LTUE 2010: postscript

Overall, it was a great time for me. For those local Utahns who are writing, I highly recommend this conference. Life, The Universe & Everything is 100% free of charge, is held annually at the Brigham Young University campus, and no, you don’t have to be a Mormon to attend. Most of those who do attend, are, but nobody cares if you’re not, and there is a significant writing track populated with established and up-and-coming pro authors.

For example, Brandon Sanderson — now finishing Robert Jordan’s Wheel of Time series, and doing a damned good job of it by most counts — was the 2010 guest of honor. Brandon is the kind of ‘big’ author who is still close enough to his aspirant roots that he doesn’t put on airs and he will happily talk to anyone after panels, on panels, in the halls, and so forth. He and his close friends Dan Wells — the David Hasselhoff of horror fiction in Europe — and Howard Tayler — excellent humorist and creator and artist of Schlock Mercenary, are LTUE fixtures. I had a chance to speak with all three of them at various points during the 3-day event, and Howard especially was fascinating to speak with, since he and Eric James Stone and I spent a fair amount of time gabbing in the Green Room on Saturday. Thanks, Eric and Howard!

I also spent a fair amount of time gabbing with Larry Correia and John Brown. Larry is, of course, the author of Baen’s latest, very-explosive hot property, Monster Hunter International. MHI is selling like hotcakes and Larry is already onboard for numerous sequels, in addition to the recently-sold Grimnoir Chronicles. John meanwhile is one of Tor Books’ latest entities, and his Servant of a Dark God is out in hardback and available nationwide. As with Sanderson & Co., Larry and John are super-friendly fellows and will happily talk with and entertain anybody. John and Larry did a 2-hour class on Thursday that was a hoot, and it’s clear John is passionate about helping aspirants and other writers succeed with their fiction. I had copies of both their books and got to play fanboy, in addition to baby author.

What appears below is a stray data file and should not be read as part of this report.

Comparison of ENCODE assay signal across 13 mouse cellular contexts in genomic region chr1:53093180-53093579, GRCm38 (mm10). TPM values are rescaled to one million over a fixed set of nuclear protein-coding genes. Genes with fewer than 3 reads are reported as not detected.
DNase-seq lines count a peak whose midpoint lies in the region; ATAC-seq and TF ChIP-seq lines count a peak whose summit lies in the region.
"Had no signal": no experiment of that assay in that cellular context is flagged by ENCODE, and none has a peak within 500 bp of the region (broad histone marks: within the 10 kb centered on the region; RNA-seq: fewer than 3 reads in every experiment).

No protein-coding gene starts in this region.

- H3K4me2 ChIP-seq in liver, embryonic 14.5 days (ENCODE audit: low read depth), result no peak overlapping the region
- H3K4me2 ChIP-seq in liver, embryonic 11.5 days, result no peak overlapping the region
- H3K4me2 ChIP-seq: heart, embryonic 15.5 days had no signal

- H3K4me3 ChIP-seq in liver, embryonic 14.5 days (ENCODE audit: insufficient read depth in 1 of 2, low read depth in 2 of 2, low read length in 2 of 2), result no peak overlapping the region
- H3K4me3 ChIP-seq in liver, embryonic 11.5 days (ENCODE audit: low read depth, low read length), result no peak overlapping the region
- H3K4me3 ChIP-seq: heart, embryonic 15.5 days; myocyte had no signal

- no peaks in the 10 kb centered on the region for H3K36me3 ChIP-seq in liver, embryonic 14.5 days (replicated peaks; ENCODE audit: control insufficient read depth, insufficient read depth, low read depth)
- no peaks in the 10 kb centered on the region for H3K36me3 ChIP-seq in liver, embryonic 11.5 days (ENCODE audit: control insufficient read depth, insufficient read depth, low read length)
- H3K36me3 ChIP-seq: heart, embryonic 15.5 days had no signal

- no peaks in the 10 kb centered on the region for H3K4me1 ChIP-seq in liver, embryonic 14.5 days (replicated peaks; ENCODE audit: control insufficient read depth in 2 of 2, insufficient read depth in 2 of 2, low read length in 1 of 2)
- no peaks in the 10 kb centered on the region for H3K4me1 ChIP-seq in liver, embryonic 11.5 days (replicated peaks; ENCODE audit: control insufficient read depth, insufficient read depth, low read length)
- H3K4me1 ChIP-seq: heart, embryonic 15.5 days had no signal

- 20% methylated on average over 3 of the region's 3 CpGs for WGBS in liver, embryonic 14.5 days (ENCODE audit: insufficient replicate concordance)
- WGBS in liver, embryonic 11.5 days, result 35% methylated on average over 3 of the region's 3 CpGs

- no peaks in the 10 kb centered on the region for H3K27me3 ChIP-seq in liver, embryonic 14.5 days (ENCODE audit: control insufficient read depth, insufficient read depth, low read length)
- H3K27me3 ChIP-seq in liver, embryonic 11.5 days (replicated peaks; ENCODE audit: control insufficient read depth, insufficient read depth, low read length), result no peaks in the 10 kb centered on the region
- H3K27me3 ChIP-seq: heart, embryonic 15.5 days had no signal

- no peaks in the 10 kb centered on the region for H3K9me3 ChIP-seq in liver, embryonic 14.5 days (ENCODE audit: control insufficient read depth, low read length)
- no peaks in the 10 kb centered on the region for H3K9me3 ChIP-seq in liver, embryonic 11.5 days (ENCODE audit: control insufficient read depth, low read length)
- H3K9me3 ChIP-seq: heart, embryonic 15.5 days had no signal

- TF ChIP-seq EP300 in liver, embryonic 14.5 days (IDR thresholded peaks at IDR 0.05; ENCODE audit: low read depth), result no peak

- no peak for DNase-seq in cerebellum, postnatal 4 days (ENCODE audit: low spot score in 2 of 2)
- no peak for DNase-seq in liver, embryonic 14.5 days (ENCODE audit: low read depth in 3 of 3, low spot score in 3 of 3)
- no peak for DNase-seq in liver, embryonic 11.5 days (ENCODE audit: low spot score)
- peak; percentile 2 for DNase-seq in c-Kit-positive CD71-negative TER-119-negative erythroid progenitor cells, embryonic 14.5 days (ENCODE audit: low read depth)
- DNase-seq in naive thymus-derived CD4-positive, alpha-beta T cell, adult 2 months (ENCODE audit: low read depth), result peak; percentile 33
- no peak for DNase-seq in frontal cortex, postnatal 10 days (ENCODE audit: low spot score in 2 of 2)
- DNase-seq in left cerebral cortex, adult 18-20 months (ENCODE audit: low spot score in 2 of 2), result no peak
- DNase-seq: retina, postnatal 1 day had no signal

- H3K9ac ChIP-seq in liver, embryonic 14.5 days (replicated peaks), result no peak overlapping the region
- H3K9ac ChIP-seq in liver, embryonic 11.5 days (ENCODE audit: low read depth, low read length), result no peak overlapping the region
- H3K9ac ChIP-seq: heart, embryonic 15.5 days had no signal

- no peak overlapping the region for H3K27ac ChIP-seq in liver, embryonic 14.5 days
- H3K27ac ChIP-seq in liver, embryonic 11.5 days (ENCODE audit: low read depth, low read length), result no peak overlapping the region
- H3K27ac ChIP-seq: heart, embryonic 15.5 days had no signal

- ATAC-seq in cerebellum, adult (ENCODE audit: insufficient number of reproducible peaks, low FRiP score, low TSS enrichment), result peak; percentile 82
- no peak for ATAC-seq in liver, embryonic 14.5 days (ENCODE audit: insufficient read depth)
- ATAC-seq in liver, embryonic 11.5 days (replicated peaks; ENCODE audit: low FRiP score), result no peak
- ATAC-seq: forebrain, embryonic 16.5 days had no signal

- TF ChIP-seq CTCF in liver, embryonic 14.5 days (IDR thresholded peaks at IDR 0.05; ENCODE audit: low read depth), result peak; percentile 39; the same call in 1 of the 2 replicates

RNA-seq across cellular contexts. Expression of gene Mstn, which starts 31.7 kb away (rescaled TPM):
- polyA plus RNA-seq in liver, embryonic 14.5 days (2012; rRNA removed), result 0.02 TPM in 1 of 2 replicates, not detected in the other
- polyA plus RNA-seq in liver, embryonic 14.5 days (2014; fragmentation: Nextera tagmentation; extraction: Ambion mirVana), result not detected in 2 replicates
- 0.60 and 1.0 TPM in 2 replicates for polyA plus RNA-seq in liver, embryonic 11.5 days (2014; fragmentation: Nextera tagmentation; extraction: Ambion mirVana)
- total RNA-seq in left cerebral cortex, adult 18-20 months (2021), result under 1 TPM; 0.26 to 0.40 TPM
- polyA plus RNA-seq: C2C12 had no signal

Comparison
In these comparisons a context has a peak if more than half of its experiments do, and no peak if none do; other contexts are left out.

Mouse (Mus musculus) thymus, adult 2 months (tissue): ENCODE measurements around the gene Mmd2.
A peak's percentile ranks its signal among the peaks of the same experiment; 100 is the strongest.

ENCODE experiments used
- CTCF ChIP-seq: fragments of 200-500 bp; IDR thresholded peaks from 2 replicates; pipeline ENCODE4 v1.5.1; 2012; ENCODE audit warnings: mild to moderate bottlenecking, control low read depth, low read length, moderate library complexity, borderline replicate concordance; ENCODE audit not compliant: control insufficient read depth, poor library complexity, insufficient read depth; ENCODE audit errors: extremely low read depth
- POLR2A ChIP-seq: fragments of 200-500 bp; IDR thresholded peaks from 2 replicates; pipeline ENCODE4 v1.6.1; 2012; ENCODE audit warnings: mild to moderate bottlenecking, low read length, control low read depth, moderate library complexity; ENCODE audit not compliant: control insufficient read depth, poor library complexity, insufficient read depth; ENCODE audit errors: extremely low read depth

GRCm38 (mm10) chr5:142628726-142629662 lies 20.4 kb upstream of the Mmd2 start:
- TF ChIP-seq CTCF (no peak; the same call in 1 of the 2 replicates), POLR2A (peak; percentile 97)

Speaking of playing fanboy, I also got L.E. Modesitt, Jr., to sign one of his books for me, in addition to answering questions about the editorial process at novel houses vs. magazines. L.E. (aka “Lee”) is a terrifically smart person who has lived a lot of life and learned a lot of lessons and is a magnificent addition to any panel he is on. He’s generally only at LTUE for the Saturday session, and this year he was only there for the morning, which is why I knew I had to nab him early. Unassuming, intelligent, immaculately dressed, L.E. has been publishing longer than some of the aspirants in the crowd have been alive. Insightful, patient, yet not willing to suffer fools or foolishness gladly, Lee is sort of the Honored Patriarch of both the LTUE and CONduit writing tracks, and I consider myself fortunate that Lee is willing to come out and share knowledge with newbies, aspirants, and established writers alike.

Other notables I was able to meet and speak with are…..